GUSA Roundup: Have you seen this bill?

At Sunday’s meeting, GUSA established that this year’s presidential elections would be accompanied by a debate between all the candidates. God know what the actual elections will look like, though—Senators lost the bill they passed last year setting down the terms for this year’s election. They also approved some members for the GUSA Fund’s board and debated rescheduling this week’s Funding Reform Town Hall around students’ TV watching schedules. Here’s the wrap:

Election Season: In his executive briefing to the Senate, Calen Angert (MSB ’11) announced that he and his vice president, Jason Kluger (MSB ’11), would be running again for president and vice-president respectively. Angert said he and Kluger had discussed the option and decided that “there are a lot of things we still can get done.” (See Molly Redden’s post to read about the agenda Angert and Kluger are running on.)

But if the conclusion of this section of the meeting was any indication of how smoothly elections will go this year, after the catastrophe that was the 2009 elections, the outlook is not good. Our Senators, it turns out, could not find the bill they passed last year that dictate how this year’s elections would be held.

The bill, passed just before last year’s elections, established that this year’s elections would be held as an instant runoff. The Senators could find absolutely no trace of the bill, even after one GUSA senator went back to his house to search for it. So, although several vowed they had seen it, the Senate had no choice but to forget about the Loch Ness Election Bill and address other issues.

The GUSA Senate also passed a bill establishing a debate between all the candidates for the GUSA presidency. It was introduced by Speaker Adam Talbot (COL ’12) with the intention of engendering more “interactive” elections. The debate will be moderated by members of campus media groups.

The GUSA Fund: GUSA President Calen Angert presented three of the five nominees for the board of the GUSA Fund at this week’s senate meeting. The first two candidates, Chris Butterfeild (MSB ’12) and Murphy Kate Delaney (COL ’13), were unanimously approved by both the Funding and Appropriations Committee and the GUSA general Senate in classic unanimous GUSA fashion.

The last candidate, Robert Benkert (COL ’12), was approved unanimously by the Financial and Appropriations Committee but failed to muster unanimous approval from the general Senate after Senator Chris Pigott (COL ’12) abstained, citing a conflict of interest and a desire that not every nomination be unanimous. Angert’s nominee for the chair of the GUSA Fund, junior Kate Petersen, was unavailable for the meeting. The last nominee, Yasin Yagubie, was also unavailable.

GUSA also voted to shift $26,000 from the GUSA’s General Fund to the GUSA Fund. The bill underwent some slight changes before the final vote, but in its finished form it contains a requirement that $9,000 be used to promote events and activities related to the arts, diversity, and civic engagement.

Funding Reform Town Hall: Speaker Talbot urged members of the Senate to attend this Wednesday’s town hall meeting on Funding Board reform, which will be held in Reiss 112 at 7 p.m. After some senators realized that this time conflicted with Georgetown basketball’s game against USF, several senators made an effort to change the date. However, they found that the only other available time slot was during the season premiere of Lost. Ultimately, the Senate decided to leave the date unchanged instead of attempting to schedule a town hall over an event that went head-to-head with Obama’s State of the Union—and won.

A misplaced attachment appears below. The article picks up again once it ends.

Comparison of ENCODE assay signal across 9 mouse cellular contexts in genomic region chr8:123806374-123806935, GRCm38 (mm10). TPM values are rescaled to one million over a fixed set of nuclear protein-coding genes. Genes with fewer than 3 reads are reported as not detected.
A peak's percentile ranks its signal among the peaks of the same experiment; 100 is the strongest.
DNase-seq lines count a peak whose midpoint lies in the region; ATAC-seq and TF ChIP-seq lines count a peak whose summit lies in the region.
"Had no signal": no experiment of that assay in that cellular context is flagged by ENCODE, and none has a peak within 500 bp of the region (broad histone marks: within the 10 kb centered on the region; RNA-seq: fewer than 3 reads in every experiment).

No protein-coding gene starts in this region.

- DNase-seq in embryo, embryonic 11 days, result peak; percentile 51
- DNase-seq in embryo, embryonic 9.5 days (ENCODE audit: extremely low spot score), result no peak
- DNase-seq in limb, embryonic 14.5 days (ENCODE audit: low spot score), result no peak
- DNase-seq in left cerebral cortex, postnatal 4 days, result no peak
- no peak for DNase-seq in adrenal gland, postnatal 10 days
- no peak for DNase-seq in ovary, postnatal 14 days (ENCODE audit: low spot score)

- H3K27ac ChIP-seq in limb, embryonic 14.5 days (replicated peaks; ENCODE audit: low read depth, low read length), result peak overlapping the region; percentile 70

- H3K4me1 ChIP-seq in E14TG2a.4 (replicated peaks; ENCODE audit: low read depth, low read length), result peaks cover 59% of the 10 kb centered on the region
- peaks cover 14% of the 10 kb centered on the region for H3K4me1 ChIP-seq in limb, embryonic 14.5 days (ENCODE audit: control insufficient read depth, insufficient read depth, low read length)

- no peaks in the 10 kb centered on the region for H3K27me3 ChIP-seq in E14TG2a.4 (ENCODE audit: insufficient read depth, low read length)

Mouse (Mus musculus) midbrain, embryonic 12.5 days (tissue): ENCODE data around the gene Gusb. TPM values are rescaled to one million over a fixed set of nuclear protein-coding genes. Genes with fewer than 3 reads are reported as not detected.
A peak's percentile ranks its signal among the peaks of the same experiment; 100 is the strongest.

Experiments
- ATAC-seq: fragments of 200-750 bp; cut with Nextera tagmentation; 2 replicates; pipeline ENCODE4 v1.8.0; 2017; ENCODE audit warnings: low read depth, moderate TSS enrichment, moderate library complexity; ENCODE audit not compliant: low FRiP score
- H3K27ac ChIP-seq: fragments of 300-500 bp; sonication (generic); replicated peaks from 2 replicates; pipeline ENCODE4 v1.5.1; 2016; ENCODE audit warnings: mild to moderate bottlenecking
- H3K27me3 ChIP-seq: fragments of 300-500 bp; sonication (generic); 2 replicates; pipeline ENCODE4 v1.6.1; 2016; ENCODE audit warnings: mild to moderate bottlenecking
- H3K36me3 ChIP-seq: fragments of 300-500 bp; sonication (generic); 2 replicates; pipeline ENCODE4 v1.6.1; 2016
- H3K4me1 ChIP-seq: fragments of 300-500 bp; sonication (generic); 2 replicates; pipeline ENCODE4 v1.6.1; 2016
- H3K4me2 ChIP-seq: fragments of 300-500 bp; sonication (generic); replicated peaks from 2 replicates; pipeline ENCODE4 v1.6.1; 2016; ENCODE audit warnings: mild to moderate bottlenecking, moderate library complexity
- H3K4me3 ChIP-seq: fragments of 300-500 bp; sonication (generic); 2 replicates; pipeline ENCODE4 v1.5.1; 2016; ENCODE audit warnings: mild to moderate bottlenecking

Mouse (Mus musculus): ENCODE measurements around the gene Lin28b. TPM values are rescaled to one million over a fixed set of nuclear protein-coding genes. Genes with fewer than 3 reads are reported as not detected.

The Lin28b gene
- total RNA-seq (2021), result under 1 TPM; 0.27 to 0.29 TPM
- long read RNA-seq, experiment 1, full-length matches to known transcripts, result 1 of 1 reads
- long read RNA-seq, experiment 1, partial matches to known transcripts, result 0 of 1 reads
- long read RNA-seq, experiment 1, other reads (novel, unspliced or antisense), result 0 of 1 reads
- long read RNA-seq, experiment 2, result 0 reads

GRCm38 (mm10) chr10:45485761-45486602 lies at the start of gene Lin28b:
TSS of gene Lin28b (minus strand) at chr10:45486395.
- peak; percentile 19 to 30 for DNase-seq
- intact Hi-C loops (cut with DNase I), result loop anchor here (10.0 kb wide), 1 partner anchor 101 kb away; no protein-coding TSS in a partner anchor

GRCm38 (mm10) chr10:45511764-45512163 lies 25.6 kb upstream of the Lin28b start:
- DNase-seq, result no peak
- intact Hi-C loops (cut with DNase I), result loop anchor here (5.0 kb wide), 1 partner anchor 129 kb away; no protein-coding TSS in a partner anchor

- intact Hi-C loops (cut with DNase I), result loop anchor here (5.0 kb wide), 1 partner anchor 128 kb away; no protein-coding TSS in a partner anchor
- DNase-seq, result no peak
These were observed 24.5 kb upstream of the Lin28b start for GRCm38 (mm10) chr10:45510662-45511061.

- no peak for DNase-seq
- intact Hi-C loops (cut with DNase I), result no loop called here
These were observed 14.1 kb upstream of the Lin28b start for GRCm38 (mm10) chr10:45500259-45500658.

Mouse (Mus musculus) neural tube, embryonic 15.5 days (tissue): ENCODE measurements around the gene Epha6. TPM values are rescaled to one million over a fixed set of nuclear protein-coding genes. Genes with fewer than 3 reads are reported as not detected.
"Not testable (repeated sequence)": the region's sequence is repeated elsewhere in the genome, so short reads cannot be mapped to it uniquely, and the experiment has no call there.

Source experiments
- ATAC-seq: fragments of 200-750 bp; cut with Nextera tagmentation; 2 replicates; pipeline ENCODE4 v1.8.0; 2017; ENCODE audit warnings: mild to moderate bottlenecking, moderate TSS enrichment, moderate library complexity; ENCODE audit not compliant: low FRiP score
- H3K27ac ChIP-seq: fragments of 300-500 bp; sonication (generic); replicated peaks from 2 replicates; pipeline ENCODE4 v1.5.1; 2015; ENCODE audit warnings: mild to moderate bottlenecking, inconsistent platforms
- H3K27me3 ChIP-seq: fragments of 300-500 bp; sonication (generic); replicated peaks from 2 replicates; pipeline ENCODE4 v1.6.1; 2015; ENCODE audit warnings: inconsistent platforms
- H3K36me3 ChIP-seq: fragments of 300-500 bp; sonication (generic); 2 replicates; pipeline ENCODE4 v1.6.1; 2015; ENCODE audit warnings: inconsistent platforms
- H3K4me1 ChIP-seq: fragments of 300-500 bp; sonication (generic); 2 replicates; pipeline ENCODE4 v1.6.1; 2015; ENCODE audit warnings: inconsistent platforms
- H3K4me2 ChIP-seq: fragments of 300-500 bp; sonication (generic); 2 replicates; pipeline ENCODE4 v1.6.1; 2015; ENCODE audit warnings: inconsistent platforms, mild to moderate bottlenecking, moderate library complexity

6 Comments on “GUSA Roundup: Have you seen this bill?

  1. Wow. You’re telling me that these morons—who 1. can’t keep track of the BS legislation they pass, 2. unanimously approve all the candidates who come before them, and 3. schedule town halls to conflict with basketball games—are going to be trusted with complete control over the Student Activity Fee? I’m sure this won’t be a disaster at all…

  2. 1. It was a reflection on last year’s process – not this year’s. As you know, all records are now kept on, so this would not be able to happen again. 2. Over 50 candidates applied to the 5 GUSA Fund positions. The executive did a good job in finding good candidates. 3. That’s why we’re live-streaming and archiving the video footage of the town hall. Hope that helps.

  3. Do you mean to suggest that the GUSA Senate may be entirely incompetent? WHAT IS THERE LEFT TO BELIEVE IN??

  4. As for your #3, the problem comes in with students presumably attending the basketball game over the town hall. I know that if I could make the town hall, I’d be there to listen and possibly share my thoughts. But I’m going to the basketball game instead. Thus, I will not be able to respond in context to anything brought up at the town hall. Archiving it is nice (I may watch it), but I figure the town hall is supposed to be a discussion of these proposals, but the sample size seems like it will be too small to get a good feel for what the campus wants.

  5. @ @Nick:

    The townhall is only one avenue to express your opinion. The full texts of the relevant proposals are all up on the website, along with some explanations (as well as archives of all meetings, votes, bills and pending legislation from this year and parts of others). The method allows members of the public to comment on bills (click on the speech bubble to the right of them) – so you can still comment and debate.

    Or you could contact your Senator, or the President/VP, or show up to any Senate meeting, to voice your opinion. While I agree the townhall is a great forum, it’s certainly not the only one. I’m sure if you have any good ideas, suggestions or improvements, Nick and others would be more than happy to listen.

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